The disputed election of 1876
between Rutherford B. Hayes
and Samuel Tilden
, in which Congress set up a special electoral commission, handing the disputed electoral votes to Hayes, brings recent events into sharp focus.Historian Hans L. Trefousse explores Hayess new relevance and reconsiders what many have seen as the pitfalls of his presidency. While Hayes did officially terminate the Reconstruction, Trefousse points out that this process was already well under way by the start of his term and there was little he could do to stop it. A great intellectual and one of our best-educated presidents, Hayes did much more in the way of healing the nation and elevating the presidency.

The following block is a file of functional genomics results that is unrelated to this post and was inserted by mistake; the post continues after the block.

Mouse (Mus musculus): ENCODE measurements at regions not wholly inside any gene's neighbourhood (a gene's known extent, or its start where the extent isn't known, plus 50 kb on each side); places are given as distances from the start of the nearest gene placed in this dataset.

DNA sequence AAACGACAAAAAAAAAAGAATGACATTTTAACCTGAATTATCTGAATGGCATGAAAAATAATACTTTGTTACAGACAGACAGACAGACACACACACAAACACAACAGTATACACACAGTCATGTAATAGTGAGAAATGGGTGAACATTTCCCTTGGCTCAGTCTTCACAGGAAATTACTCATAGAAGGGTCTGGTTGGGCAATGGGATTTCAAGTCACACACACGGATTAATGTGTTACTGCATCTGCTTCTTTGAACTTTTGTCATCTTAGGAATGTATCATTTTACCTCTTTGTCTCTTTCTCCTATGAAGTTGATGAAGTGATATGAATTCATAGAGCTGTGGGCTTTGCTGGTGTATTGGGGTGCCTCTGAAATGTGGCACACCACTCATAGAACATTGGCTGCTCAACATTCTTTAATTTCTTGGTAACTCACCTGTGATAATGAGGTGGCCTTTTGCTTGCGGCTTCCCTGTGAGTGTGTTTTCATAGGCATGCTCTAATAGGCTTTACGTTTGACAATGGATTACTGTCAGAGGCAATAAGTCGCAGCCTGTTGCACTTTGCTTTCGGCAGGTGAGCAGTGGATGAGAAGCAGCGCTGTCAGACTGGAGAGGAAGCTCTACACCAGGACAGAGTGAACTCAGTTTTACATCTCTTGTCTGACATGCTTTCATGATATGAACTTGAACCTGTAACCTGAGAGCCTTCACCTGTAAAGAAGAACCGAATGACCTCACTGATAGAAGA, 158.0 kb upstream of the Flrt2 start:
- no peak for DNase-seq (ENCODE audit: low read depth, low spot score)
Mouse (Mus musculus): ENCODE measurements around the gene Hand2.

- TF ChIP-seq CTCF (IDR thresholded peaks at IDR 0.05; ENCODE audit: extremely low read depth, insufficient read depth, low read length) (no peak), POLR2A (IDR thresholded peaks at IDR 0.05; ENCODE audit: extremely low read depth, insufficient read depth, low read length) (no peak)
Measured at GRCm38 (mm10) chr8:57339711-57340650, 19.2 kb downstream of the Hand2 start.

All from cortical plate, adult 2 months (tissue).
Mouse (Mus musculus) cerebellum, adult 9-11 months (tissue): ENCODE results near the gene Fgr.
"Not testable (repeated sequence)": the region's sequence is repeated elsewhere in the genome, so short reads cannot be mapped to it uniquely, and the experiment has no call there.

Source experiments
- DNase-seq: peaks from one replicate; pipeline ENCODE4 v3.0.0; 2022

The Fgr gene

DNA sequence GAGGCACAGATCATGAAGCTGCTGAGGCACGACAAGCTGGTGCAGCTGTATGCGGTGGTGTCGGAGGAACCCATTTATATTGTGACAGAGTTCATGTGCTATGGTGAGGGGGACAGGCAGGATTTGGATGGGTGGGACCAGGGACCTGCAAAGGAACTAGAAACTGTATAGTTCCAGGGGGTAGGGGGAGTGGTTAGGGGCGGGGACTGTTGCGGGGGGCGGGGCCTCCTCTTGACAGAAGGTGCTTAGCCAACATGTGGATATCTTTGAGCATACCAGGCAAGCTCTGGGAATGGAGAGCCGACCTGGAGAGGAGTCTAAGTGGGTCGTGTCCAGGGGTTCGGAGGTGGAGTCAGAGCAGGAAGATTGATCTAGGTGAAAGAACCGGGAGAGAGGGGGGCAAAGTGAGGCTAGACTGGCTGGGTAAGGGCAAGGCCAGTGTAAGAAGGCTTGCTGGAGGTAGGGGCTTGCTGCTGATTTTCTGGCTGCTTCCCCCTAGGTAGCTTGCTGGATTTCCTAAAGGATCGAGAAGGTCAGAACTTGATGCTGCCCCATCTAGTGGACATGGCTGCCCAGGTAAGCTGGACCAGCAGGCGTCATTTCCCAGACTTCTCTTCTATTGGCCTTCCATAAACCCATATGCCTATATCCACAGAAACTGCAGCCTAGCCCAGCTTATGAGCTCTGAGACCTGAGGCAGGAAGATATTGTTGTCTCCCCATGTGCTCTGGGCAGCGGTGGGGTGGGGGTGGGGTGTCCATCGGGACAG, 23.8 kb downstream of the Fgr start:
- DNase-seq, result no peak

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The election of 1876 was controversial and corrupt, ending in a commission that declared Rutheford B. Hayes to be elected President. Samuel J. Tilden was governor of New York and lost the presidency to Rutherford B. Hayes in the hotly disputed election of 1876.